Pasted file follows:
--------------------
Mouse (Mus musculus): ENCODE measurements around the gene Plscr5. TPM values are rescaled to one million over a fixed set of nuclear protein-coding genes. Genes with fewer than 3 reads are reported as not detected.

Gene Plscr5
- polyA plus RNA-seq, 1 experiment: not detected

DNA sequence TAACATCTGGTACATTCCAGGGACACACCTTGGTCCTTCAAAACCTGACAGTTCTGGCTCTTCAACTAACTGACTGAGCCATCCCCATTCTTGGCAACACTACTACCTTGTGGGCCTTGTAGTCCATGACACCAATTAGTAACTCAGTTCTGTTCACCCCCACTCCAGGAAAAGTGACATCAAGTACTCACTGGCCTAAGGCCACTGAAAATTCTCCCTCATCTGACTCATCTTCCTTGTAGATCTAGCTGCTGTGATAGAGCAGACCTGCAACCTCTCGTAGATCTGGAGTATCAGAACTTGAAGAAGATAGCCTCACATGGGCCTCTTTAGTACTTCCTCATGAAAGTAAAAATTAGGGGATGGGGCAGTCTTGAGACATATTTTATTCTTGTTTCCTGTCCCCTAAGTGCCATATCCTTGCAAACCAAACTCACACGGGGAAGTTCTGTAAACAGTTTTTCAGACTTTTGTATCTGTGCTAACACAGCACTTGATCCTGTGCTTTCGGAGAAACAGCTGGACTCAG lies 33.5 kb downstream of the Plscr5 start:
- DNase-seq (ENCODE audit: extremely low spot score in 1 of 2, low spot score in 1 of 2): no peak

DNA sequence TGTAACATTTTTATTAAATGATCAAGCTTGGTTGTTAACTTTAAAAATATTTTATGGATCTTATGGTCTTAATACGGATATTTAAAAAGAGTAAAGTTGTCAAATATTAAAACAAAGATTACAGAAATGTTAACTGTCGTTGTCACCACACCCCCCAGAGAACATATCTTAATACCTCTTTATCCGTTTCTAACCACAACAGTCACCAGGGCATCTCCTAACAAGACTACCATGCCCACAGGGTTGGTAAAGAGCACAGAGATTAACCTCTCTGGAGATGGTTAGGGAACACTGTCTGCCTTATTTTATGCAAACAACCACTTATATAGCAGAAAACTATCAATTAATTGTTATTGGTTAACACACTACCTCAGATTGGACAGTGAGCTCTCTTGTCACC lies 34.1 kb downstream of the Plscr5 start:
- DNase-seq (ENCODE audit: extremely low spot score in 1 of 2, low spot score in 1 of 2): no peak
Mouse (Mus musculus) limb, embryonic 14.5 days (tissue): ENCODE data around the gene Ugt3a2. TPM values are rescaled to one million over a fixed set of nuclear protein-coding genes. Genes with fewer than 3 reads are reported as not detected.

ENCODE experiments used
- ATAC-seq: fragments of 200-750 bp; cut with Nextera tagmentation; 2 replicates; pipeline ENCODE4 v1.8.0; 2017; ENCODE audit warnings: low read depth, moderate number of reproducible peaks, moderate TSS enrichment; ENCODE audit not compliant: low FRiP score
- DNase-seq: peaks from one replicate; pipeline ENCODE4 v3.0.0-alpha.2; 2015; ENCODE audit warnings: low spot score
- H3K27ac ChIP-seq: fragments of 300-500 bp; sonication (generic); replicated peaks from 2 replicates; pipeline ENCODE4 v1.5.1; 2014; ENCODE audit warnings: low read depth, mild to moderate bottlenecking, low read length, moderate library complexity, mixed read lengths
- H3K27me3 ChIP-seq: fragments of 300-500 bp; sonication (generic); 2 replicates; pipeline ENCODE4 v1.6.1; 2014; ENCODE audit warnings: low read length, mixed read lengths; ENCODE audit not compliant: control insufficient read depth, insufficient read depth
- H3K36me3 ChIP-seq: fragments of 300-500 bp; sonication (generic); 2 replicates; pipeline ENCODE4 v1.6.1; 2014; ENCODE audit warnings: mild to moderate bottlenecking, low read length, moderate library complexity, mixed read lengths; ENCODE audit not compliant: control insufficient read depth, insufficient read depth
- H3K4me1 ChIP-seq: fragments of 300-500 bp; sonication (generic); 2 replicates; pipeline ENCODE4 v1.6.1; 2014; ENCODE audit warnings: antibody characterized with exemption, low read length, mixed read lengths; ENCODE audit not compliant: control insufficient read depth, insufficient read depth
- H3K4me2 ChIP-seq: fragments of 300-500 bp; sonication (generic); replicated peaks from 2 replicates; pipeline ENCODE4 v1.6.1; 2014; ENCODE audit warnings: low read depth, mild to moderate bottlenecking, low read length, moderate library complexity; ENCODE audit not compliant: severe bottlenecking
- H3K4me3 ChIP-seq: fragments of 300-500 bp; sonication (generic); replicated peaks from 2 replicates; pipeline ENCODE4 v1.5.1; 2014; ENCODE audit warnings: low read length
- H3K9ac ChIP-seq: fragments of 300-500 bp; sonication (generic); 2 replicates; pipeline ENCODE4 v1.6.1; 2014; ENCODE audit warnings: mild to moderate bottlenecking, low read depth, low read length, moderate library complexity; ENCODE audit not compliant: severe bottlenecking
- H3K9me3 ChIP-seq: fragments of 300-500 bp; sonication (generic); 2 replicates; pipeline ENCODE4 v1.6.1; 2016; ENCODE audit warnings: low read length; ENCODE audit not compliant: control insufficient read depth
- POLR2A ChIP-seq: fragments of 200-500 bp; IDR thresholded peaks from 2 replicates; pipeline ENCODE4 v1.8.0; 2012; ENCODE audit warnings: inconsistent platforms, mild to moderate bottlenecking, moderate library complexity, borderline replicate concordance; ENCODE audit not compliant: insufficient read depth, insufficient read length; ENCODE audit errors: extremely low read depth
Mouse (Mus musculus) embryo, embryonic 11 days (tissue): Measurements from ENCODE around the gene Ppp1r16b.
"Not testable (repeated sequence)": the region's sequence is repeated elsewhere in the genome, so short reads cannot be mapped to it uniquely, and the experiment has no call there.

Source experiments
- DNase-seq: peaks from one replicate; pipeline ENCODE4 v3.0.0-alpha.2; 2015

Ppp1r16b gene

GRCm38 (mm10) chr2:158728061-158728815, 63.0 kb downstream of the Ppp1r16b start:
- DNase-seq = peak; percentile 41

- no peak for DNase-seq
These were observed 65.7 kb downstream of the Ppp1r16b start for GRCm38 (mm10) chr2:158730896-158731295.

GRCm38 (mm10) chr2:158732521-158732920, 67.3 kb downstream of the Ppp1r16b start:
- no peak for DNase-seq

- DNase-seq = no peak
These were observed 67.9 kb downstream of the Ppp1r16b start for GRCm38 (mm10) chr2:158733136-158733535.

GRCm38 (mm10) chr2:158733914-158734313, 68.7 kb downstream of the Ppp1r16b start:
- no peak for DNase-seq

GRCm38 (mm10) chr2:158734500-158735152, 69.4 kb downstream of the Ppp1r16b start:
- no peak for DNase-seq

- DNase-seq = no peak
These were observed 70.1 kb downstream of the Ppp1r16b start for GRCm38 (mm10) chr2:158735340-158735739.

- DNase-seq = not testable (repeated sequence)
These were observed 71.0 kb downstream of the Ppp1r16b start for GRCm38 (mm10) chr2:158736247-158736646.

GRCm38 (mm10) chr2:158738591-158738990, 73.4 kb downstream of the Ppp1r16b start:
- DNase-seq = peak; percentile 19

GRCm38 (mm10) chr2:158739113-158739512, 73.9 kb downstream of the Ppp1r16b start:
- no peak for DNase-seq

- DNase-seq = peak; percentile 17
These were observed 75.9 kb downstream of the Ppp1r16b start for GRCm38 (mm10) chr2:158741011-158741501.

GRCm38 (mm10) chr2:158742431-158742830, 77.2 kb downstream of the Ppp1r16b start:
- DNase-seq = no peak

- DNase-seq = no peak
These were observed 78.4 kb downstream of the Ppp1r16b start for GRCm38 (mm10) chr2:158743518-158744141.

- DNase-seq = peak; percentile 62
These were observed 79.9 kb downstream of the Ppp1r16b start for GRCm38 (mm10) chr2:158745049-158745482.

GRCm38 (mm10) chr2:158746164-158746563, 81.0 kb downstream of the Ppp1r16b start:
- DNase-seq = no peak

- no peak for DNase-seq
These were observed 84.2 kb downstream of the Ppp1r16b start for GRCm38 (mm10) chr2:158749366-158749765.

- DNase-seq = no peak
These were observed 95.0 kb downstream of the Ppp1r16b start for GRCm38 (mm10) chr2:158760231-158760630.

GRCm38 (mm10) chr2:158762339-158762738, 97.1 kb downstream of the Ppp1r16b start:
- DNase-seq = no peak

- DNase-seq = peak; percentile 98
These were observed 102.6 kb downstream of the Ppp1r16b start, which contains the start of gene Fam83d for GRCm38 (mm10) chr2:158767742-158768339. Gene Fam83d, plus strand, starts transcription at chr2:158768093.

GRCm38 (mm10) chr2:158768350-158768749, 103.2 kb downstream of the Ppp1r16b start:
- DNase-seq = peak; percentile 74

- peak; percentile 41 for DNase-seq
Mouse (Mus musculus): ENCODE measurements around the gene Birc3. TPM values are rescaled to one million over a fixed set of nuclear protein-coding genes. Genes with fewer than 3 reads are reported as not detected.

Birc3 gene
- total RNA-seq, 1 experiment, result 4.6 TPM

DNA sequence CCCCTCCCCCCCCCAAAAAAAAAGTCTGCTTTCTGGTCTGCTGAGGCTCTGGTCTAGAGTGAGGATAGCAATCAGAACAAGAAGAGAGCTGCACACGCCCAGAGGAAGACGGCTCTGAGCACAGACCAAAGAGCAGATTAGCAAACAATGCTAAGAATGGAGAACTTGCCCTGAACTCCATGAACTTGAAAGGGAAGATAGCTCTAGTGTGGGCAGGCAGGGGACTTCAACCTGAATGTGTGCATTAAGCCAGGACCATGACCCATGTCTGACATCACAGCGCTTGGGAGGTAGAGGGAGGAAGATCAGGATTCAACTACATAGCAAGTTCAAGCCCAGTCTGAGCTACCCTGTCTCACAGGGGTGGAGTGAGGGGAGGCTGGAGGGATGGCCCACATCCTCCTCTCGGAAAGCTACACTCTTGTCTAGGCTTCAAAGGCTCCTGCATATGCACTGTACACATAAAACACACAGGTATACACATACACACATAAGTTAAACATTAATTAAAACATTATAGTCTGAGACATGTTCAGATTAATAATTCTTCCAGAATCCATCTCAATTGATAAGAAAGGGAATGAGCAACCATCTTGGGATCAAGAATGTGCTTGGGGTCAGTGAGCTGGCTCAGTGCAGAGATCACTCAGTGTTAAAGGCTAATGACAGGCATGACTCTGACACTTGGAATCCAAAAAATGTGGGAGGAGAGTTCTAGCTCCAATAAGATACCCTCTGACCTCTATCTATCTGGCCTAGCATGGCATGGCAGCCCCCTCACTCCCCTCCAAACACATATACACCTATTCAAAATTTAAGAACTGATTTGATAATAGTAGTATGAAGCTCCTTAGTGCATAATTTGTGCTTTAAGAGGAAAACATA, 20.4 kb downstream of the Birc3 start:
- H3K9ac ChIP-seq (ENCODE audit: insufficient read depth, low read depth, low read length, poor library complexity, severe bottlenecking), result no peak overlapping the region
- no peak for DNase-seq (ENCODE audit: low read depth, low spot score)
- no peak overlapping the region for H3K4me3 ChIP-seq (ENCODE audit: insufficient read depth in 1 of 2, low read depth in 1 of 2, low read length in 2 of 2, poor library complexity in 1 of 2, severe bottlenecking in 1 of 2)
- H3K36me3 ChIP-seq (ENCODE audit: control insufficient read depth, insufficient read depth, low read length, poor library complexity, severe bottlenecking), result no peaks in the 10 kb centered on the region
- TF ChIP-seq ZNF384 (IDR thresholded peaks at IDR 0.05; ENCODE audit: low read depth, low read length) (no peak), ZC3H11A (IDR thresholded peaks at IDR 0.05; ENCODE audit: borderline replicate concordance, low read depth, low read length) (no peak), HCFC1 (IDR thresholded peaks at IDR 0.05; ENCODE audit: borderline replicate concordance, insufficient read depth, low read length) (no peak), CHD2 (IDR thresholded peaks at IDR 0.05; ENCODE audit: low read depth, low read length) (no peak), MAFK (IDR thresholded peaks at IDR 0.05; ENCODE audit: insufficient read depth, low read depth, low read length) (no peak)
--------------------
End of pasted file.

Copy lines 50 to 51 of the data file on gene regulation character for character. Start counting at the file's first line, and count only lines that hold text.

- DNase-seq = no peak
These were observed 78.4 kb downstream of the Ppp1r16b start for GRCm38 (mm10) chr2:158743518-158744141.